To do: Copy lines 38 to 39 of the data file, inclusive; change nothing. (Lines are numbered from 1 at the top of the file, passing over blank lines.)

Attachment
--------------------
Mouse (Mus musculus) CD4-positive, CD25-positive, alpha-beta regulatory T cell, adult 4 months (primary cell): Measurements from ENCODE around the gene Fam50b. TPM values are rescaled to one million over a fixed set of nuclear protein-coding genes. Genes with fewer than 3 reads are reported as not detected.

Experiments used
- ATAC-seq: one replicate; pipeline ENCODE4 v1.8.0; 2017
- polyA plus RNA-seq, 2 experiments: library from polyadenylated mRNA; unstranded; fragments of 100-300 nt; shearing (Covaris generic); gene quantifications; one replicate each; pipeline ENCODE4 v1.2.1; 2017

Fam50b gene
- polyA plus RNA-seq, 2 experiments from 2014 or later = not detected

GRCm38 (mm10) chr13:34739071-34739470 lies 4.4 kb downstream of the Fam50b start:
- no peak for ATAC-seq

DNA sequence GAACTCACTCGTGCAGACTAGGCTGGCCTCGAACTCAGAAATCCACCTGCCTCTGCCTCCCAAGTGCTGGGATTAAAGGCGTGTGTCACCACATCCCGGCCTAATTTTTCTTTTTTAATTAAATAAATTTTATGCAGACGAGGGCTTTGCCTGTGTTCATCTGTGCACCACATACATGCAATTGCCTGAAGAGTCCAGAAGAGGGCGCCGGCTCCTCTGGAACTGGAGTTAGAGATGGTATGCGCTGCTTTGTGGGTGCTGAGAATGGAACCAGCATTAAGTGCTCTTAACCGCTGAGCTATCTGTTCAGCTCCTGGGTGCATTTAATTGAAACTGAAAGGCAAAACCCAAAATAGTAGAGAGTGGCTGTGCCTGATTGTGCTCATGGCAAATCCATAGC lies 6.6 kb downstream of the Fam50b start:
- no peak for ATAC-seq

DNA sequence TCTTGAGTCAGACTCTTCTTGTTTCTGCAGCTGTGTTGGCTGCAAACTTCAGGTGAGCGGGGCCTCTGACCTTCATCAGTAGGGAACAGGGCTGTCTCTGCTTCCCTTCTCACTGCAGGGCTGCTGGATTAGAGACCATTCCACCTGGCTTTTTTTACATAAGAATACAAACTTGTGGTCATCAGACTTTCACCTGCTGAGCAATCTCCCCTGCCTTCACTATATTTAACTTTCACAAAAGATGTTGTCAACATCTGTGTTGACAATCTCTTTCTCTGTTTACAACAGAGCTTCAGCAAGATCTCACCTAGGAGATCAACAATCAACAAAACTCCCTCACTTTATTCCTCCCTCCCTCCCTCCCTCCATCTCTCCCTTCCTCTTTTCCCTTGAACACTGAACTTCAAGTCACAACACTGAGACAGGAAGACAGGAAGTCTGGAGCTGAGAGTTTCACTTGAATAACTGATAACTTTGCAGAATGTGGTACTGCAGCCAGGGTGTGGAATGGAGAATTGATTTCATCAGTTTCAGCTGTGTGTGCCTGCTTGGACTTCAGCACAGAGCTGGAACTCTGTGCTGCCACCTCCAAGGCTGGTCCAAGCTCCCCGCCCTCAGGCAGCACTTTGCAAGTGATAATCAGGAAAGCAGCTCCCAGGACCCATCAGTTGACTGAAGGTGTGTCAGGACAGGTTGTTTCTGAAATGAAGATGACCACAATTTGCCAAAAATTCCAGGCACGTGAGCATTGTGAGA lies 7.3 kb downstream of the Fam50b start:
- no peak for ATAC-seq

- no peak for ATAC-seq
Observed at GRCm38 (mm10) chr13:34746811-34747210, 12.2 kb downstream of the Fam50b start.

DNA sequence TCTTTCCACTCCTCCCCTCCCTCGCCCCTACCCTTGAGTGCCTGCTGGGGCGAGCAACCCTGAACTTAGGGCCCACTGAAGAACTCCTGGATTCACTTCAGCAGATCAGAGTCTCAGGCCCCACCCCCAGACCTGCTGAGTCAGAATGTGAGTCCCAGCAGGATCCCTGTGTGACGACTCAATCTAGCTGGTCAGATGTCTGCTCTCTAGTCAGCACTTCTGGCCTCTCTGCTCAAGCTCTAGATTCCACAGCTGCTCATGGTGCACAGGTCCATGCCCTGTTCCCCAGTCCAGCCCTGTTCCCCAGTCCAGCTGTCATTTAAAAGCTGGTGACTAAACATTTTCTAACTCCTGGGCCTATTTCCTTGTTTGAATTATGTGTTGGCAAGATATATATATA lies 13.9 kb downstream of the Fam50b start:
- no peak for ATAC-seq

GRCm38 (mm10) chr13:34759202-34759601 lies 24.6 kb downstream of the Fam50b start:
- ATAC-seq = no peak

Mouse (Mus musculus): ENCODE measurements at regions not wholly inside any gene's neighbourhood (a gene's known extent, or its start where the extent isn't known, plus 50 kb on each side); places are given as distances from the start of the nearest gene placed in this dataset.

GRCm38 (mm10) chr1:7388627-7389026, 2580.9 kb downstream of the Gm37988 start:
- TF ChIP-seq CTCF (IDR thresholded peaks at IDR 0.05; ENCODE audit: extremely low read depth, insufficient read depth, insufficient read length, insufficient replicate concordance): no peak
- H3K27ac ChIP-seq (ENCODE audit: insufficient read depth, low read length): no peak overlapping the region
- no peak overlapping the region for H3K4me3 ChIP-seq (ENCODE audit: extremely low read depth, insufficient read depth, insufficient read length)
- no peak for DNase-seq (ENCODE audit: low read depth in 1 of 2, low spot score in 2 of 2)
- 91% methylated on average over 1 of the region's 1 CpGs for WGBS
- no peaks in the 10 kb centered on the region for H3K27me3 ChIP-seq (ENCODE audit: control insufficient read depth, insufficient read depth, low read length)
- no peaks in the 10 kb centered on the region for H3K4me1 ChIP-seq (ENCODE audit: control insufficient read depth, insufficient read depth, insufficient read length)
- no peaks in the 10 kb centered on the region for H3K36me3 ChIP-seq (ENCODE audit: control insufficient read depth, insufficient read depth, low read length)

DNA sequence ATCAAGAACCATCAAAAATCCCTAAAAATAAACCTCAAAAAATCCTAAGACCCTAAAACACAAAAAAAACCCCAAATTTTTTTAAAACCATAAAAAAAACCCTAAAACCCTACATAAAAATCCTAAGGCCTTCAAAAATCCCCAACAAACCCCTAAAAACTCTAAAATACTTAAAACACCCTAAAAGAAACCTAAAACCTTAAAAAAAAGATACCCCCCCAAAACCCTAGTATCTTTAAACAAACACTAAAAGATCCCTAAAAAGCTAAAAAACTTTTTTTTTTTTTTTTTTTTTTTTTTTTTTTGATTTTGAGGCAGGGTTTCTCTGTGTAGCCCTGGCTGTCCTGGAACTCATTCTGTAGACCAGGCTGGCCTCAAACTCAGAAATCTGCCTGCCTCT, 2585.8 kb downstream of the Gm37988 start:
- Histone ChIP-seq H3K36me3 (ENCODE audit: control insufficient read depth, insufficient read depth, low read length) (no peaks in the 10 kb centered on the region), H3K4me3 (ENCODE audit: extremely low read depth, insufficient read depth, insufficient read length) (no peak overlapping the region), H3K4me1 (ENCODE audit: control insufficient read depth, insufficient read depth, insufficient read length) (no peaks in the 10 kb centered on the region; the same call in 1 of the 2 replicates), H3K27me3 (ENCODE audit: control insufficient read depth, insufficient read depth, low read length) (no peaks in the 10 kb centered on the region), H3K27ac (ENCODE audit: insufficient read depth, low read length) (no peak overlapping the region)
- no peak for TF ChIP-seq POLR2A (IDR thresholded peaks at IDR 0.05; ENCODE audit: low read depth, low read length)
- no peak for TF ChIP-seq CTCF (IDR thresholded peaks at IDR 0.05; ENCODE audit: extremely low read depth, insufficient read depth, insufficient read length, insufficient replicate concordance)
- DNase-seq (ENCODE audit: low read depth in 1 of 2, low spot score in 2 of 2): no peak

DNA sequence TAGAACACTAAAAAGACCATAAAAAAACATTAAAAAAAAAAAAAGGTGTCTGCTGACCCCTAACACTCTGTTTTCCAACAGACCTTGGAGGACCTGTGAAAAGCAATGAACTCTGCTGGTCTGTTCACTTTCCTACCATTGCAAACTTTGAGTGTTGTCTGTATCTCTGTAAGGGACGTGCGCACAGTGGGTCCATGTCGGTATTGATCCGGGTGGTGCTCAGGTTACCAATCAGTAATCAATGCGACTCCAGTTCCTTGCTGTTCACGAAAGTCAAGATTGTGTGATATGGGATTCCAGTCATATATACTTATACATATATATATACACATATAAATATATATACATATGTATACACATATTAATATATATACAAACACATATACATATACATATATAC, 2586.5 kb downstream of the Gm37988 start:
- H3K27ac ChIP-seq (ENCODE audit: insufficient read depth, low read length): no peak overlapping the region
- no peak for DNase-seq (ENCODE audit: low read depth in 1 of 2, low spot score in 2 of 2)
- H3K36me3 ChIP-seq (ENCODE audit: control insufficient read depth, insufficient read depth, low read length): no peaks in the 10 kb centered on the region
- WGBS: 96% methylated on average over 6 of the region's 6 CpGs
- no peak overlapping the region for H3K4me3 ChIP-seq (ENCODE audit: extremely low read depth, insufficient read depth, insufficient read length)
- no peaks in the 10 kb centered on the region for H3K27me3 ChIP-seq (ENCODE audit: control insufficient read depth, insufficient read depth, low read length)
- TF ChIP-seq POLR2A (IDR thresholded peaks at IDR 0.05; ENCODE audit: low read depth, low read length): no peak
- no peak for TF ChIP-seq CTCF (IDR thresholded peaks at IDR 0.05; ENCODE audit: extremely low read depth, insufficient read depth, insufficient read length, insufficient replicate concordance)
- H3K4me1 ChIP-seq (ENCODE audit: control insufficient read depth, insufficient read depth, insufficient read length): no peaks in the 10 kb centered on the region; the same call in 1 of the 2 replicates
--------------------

- WGBS: 96% methylated on average over 6 of the region's 6 CpGs
- no peak overlapping the region for H3K4me3 ChIP-seq (ENCODE audit: extremely low read depth, insufficient read depth, insufficient read length)